Test Fit and Assembly
With pan head screws, assemble the form using the layout lines as a guide. Check that everything is square, fits tight, and there are no gaps.
If there are any variations with each assembly, you may need to try different part combinations to see what fits together best.
I apply several coats of Polyurethane Finish, lightly sanding between coats.
I used four coats of this durable flooring finish. Wet cement is very corrosive so you want to protect the wood to get the most life from your concrete forms.
Pipes and Wire
Cut the PVC conduit down to length.
Cut a section of Concrete Reinforcing Mesh to size with small bolt cutters and have it ready to lay in the wet cement.
This will make the concrete panels very strong.
This is where I remembered that not all 3/4″ plywood is fully 3/4″ thick. Most is now slightly undersized and I laid out the parts for actual 3/4″ plywood. It’s an easy fix by adding a few slim shims.
Once assembled, the molds need to be made water tight. I use a small bead of Latex Caulking to do this.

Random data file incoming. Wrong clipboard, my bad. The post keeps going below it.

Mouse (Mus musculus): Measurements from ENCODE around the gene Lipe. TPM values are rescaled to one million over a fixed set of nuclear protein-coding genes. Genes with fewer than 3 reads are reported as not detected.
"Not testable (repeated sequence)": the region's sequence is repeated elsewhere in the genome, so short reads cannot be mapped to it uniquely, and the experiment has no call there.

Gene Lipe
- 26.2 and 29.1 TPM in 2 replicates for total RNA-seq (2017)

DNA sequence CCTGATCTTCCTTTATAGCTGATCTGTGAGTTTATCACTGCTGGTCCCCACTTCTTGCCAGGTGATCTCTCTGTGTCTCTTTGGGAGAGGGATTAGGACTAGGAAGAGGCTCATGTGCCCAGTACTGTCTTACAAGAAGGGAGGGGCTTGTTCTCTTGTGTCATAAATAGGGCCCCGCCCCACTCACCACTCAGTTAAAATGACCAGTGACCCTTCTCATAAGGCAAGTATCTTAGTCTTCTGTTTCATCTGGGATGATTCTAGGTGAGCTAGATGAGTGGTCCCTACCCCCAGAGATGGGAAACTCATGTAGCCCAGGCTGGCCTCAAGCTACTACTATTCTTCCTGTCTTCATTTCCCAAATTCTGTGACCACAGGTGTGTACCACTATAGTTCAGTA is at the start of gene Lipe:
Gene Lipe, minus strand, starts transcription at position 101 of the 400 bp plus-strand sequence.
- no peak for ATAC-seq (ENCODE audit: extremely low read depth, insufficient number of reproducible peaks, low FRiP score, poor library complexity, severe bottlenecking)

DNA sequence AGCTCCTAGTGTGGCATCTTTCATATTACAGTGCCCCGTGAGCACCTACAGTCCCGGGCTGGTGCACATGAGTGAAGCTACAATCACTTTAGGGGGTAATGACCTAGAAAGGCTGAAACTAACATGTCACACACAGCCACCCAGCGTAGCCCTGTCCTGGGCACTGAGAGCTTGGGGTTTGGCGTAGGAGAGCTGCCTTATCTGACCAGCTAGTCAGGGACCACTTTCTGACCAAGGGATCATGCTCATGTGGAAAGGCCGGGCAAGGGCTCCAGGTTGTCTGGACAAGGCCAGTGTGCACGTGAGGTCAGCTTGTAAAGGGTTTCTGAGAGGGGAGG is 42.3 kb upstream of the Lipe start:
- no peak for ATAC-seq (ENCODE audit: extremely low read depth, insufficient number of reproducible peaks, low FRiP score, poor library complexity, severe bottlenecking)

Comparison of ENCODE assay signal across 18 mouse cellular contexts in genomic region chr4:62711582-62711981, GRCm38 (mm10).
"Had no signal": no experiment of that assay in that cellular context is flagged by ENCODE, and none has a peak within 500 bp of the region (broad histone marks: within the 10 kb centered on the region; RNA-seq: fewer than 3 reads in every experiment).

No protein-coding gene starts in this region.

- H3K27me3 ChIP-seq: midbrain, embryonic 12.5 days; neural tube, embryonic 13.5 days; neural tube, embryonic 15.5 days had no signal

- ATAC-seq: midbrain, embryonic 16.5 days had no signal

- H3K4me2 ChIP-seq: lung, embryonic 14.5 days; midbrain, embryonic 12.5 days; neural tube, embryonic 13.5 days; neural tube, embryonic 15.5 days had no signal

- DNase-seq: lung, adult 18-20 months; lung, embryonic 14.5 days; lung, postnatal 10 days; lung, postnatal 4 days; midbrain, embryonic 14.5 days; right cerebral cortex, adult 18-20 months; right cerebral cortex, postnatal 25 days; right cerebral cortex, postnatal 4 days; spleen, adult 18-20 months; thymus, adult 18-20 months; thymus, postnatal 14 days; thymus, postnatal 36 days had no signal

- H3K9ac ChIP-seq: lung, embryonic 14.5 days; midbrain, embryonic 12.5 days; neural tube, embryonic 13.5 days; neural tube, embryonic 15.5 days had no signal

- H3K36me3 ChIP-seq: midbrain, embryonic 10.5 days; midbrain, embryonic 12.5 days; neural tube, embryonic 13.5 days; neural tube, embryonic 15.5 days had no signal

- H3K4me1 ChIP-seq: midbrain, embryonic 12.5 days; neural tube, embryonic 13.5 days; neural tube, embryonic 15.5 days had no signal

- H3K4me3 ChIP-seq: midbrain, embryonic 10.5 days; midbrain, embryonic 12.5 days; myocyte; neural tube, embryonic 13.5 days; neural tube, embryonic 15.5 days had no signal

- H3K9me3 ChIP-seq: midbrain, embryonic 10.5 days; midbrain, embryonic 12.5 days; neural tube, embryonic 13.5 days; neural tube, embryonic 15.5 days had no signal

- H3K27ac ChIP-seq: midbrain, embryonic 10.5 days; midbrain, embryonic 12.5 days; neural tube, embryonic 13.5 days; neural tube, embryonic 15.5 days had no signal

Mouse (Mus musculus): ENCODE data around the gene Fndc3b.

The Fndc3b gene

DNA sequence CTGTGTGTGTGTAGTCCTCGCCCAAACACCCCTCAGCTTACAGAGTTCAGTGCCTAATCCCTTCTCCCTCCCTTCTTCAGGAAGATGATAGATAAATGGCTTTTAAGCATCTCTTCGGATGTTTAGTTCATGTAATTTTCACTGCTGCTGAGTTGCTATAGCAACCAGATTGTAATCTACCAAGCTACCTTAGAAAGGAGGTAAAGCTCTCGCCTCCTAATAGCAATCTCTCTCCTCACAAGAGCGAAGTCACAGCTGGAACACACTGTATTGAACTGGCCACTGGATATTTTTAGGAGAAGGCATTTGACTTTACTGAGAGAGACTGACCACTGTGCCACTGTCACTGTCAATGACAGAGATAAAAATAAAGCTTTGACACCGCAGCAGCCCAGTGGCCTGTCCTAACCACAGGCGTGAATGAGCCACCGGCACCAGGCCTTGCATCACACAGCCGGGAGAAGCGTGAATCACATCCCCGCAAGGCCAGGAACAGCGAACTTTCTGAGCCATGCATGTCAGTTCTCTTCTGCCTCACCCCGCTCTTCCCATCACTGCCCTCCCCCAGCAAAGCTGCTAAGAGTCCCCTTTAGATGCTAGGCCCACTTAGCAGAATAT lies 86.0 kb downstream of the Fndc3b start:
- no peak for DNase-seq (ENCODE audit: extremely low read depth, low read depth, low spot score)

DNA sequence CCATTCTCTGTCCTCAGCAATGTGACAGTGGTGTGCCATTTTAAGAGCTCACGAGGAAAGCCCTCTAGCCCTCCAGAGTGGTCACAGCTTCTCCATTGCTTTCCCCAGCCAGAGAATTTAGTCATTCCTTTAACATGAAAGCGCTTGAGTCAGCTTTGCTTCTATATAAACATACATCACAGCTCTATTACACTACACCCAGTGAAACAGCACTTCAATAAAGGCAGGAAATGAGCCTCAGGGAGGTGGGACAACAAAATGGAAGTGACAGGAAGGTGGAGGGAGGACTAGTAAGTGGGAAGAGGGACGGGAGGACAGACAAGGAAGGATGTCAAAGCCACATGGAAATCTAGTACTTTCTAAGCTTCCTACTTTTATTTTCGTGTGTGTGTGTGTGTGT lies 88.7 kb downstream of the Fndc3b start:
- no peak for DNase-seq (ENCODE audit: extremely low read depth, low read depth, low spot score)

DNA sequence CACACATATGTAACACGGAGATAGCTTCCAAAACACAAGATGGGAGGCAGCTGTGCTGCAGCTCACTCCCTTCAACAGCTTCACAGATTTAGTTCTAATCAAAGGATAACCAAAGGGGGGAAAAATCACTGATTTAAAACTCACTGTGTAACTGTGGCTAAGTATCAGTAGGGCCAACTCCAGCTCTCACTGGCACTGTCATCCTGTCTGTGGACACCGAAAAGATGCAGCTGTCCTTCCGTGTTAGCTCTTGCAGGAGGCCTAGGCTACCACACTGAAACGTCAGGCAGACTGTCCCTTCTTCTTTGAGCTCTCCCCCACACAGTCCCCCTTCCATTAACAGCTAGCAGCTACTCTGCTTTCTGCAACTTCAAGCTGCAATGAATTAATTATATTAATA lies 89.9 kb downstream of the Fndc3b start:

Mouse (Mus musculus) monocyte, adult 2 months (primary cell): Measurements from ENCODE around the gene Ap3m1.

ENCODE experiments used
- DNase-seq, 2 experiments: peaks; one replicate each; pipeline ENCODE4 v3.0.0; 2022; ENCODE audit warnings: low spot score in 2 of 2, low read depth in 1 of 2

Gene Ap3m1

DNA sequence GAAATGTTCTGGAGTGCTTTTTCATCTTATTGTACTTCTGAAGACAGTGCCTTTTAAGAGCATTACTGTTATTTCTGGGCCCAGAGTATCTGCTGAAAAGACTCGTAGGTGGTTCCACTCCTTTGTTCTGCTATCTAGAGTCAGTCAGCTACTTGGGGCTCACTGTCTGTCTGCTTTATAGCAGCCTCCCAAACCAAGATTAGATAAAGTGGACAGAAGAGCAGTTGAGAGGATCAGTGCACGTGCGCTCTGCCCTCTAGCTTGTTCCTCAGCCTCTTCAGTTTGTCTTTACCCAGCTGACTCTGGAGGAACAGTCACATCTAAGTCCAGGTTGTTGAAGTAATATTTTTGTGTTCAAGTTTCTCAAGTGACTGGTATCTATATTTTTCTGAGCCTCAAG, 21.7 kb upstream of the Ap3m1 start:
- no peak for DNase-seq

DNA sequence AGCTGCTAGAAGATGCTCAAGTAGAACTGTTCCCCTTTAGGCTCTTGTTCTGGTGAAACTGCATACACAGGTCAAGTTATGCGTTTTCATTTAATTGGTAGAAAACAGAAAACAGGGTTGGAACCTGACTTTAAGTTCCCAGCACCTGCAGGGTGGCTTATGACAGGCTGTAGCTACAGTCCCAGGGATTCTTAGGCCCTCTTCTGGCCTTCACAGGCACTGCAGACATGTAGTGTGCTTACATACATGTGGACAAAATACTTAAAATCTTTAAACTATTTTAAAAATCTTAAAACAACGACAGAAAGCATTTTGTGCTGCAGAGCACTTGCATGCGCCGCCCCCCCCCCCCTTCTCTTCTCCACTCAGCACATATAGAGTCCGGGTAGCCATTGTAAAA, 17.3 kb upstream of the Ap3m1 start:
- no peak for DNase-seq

Latex works well as it’s not overly strong and will allow you to disassemble the mold easily once the concrete sets up. Don’t use regular silicone for this. It’s too strong and will be difficult to remove later. Latex caulk is all that’s needed.
Place the moulds on a strong and secure surface and level them in both directions.
Once the caulking is dry, spray the mould with a releasing agent to keep the concrete from sticking. I used Vegetable Oil Cooking Spray for this.
UPDATE: Cover the pipe and pipe wrap wire with a cloth to keep the oil spray away from it during this step.
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